The thickness of the insulating film formed between the semiconductor substrate and the control gates CG, and the potential of the unselected control gates CG during read-out are set so as to meet the following conditions. In other words, thickness and potential are preferably set so as to control degradation in the short channel effect for the memory cell transistors by controlling the amount of impurity to be injected into the diffusion layer regions 18, and obtaining a desired cell electric current by applying an appropriate potential to the control gates CG during read-out.

NINTH EMBODIMENT

Another read-out method for a nonvolatile semiconductor memory according to a ninth embodiment of the present invention is described.

(Read-Out Method)

Another read-out method for a NAND flash EEPROM with NAND cells configured from, for example, eight memory cell transistors connected in series, in which a single memory cell transistor is read out by applying the same high voltage pulse to two adjacent control gates in a cell array, is described.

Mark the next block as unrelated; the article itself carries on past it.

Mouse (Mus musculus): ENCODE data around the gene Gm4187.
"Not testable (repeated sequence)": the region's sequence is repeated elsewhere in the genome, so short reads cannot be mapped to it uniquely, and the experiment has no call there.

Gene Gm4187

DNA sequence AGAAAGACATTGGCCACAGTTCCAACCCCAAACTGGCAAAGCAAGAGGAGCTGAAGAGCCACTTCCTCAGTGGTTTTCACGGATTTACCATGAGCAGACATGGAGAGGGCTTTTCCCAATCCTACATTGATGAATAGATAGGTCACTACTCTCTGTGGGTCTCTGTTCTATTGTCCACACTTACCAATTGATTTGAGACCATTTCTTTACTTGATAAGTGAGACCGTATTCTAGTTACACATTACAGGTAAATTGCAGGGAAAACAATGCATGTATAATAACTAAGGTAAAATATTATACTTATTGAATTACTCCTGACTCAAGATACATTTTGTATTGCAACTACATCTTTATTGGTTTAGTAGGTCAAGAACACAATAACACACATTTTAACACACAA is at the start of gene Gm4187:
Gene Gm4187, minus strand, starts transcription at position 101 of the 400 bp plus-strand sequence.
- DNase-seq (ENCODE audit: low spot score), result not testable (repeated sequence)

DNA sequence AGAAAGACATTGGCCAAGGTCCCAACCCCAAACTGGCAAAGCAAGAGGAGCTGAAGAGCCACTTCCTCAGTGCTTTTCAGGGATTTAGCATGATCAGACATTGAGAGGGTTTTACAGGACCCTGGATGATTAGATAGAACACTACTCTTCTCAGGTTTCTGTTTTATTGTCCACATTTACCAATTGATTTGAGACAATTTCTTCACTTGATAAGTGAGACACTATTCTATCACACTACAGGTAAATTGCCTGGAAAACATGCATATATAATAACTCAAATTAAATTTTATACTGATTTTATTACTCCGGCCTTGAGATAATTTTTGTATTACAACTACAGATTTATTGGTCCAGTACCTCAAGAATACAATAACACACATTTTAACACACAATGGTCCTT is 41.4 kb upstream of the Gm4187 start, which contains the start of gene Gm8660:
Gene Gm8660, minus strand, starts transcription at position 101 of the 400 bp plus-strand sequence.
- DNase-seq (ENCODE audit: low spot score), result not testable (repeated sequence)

According to the read-out method for the nonvolatile semiconductor memory of the ninth embodiment of the present invention, bias conditions as shown in FIG. 16 are used. In FIG. 16, a read-out voltage Vwl is applied to the control gate lines CG3 and CG4, which are adjacent to the floating gate 8 (FG3, 4) of the read-out memory cell transistor I. The read-out voltage Vwl is preferably set to an appropriate potential taking into consideration read-out characteristics, hold characteristics, and operating range of the cell transistor threshold voltage. Based on the assumption of the above Equations (10) and (11), and the read-out voltage Vwl set to 0V, a potential of 0 V is applied to the floating gate 8 (FG3, 4) of the read-out memory cell transistor I. In addition, a potential Vread for making the cell electric current flow is applied to the control gate lines CG2 and CG5, which are adjacent to the two control gate lines CG3 and CG4 that are adjacent to the read-out memory cell transistor I. A voltage Vread is preferably set to an appropriate potential for determining the threshold voltage for the read-out memory cell transistor I by eliminating influence from the unselected memory cell transistors connected to the read-out memory cell transistor I. Furthermore, Vwl (0V) is also applied to the control gate lines CG1 and CG6 adjacent to the control gate lines CG2 and CG5, respectively, VreadH is also applied to the control gate lines CG0 and CG7 adjacent to the control gate lines CG1 and CG6, respectively, and Vwl (0V) is also applied to the control gate line CG8 adjacent to the control gate line CG7.